The Star-tipped Reindeer Lichen took the number one spot in the National Lichen contest, receiving 4,814 out of the total 18,075 votes. The star-tipped Reindeer can be found across Canada and is essential for the survival of caribou. Photo submitted

Upper Clearwater naturalist helps name national lichen

Next step is to get recognition from federal government

  • Apr. 11, 2020 12:00 a.m.

The votes are in for Canada’s proposed national lichen and the Star-tipped Reindeer Lichen has taken the top spot.

The contest, which was put together by the Canadian Museum of Nature, also had the help of Upper Clearwater’s Trevor Goward, co-curator of lichens at the University of British Columbia, who was not only on the contest committee, but actually came up with the official common names of the first and third place winners.

The Star-tipped Reindeer (Cladonia stellaris) received 4,814 out of the total 18,075 votes.

Second place went to the Elegant Sunburst Lichen (Xanthoria elegans) with 3,601 votes and third went to the Horsehair Lichen (Bryoria sp.), which came in at 3,365.

“What both of these lichens have in common, horsehair and the (reindeer lichen), is they both are cornerstones of Canada’s most distinctive animal, which is our caribou,” said Goward.

“We have them on every 25 cent piece, it’s kind of non-informal national animal, so both of these lichens are used by caribou in the winter, without which the caribou simply couldn’t survive.”

According to nature.ca, lichens work as biological indicators of air quality, with certain types being considered as “canaries in the coal mine” because they’re sensitive to pollutants in the atmosphere. They’re also among the first colonizers of bare rock and prevent erosion by stabilizing soil. Some even fix atmospheric nitrogen for the soil and offer food, shelter, and camouflage for other animals, and have been used for traditional medicines and dyes.

The website says the star-tipped reindeer lichen makes yellowish-green, rounded, foam-like tufts that spread across thousands of square kilometres of boreal woodland soil from coast to coast to coast, and also extends into regions of southern Canada in certain habitats.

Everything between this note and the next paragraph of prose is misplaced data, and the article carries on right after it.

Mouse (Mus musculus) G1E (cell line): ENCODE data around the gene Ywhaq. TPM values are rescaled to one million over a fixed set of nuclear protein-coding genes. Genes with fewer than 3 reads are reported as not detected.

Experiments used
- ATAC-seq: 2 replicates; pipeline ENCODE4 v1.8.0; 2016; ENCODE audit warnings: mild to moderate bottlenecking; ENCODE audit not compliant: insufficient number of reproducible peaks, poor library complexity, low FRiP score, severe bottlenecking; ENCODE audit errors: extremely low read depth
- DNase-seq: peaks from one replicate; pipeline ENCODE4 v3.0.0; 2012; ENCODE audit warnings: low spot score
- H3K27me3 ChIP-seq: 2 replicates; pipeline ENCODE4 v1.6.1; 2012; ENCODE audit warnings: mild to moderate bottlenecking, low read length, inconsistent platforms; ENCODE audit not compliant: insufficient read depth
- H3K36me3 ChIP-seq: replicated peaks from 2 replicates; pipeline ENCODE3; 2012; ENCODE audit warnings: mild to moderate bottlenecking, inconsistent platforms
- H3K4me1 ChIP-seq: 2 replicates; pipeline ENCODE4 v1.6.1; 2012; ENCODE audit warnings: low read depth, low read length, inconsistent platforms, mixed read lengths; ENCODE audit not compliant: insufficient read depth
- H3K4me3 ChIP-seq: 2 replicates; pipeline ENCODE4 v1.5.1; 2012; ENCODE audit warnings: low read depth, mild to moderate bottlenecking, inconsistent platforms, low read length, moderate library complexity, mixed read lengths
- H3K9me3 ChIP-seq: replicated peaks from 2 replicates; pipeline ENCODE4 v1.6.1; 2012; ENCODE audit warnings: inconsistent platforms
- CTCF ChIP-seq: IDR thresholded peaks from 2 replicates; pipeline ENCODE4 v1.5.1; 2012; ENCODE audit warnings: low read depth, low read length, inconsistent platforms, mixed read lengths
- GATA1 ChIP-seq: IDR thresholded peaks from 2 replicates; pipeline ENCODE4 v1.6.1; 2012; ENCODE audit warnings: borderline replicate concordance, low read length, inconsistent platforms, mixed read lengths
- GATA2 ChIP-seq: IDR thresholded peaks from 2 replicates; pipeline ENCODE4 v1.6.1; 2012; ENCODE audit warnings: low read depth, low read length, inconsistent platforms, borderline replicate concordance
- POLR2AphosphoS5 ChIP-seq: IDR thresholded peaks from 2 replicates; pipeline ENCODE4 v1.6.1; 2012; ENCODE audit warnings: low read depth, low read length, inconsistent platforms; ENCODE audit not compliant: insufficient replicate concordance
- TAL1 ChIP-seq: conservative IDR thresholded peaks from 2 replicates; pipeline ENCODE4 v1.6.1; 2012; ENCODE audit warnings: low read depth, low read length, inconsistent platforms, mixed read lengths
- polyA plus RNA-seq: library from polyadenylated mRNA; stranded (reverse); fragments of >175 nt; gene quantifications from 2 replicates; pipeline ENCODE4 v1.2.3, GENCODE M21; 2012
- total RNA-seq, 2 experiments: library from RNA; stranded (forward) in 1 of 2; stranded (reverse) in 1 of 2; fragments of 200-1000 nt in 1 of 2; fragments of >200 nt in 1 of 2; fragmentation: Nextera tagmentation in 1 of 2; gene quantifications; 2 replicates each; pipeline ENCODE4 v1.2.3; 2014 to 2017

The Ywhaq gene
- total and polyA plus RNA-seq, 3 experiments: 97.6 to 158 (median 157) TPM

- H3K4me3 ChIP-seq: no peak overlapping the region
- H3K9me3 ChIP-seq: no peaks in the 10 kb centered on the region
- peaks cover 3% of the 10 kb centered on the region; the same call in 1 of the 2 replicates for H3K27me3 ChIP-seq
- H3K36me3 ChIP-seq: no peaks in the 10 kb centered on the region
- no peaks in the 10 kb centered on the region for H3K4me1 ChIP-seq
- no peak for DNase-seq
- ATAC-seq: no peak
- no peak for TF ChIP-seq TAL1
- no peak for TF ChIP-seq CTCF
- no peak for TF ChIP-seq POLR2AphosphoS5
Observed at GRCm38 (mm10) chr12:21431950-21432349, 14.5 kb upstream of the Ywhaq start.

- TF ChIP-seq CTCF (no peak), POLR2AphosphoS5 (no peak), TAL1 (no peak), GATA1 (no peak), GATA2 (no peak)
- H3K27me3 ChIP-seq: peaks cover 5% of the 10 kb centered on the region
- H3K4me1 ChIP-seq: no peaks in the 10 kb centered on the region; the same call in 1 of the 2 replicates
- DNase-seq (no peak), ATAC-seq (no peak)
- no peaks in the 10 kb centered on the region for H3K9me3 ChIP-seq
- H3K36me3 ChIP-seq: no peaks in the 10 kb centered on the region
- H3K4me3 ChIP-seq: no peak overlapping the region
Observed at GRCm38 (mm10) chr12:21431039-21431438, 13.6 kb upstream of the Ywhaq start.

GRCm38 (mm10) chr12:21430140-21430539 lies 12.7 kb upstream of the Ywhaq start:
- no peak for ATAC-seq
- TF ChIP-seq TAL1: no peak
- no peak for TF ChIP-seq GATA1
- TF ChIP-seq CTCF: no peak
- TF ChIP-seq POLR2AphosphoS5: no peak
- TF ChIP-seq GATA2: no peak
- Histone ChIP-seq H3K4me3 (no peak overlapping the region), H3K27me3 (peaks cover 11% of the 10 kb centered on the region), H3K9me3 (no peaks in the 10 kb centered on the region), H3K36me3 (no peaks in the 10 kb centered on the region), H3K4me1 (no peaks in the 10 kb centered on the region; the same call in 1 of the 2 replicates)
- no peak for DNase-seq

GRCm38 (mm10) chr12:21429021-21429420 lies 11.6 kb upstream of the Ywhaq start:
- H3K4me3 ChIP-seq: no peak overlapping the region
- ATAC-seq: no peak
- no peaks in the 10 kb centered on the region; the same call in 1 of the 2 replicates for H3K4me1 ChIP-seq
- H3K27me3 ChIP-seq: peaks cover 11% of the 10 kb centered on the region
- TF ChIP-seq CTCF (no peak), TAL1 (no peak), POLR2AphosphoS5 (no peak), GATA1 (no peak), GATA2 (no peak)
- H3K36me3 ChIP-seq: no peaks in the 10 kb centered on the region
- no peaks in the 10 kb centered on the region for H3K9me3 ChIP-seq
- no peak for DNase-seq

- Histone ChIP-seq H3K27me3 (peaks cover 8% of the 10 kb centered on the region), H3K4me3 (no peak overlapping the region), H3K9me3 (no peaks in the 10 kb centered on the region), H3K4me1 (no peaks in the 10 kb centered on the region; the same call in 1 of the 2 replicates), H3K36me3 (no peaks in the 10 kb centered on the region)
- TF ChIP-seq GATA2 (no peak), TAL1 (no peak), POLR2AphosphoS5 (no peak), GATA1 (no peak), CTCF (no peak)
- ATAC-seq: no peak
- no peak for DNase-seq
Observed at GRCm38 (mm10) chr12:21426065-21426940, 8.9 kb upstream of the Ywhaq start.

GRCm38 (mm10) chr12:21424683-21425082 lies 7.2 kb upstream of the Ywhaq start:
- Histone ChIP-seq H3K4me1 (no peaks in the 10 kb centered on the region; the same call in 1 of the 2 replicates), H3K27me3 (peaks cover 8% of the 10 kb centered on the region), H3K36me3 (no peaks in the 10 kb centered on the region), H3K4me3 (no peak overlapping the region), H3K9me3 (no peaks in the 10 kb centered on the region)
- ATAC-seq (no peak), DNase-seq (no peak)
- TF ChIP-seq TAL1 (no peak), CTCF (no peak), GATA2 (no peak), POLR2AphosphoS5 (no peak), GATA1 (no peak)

Goward said both of the lichens he named live in old-growth forests and take a century or more to develop.

Goward’s opportunity to name the vegetation came after he’d written a couple of books on lichens and he said he’d figured a long time ago they should have common names to make it easy for non-specialists to understand.

“When I wrote the book Lichens of British Columbia I gave them names, so then there came another book written by a fellow in Ottawa, Irwin Brodo, and some colleagues in 2001 (Lichens of North America) and he adopted about 60 per cent of the names I came up with, so these two names are based on mine,” said Goward.

He added he was gratified to learn that more than 18,000 Canadians voted in the contest, which shows interest across the country, though the results don’t make the winner exactly official.

The next step is to get recognition from the federal government because the result has to be proposed to various governmental agencies and go through certain protocols for the decision to be made.

He said the people have spoken, however, and he doesn’t see why the Canadian government would disagree.

“I think a lot has been sidelined because of the coronavirus, but we’ll have a huddle at some point and talk about the next step forward, but for now that’s where it is,” he said.


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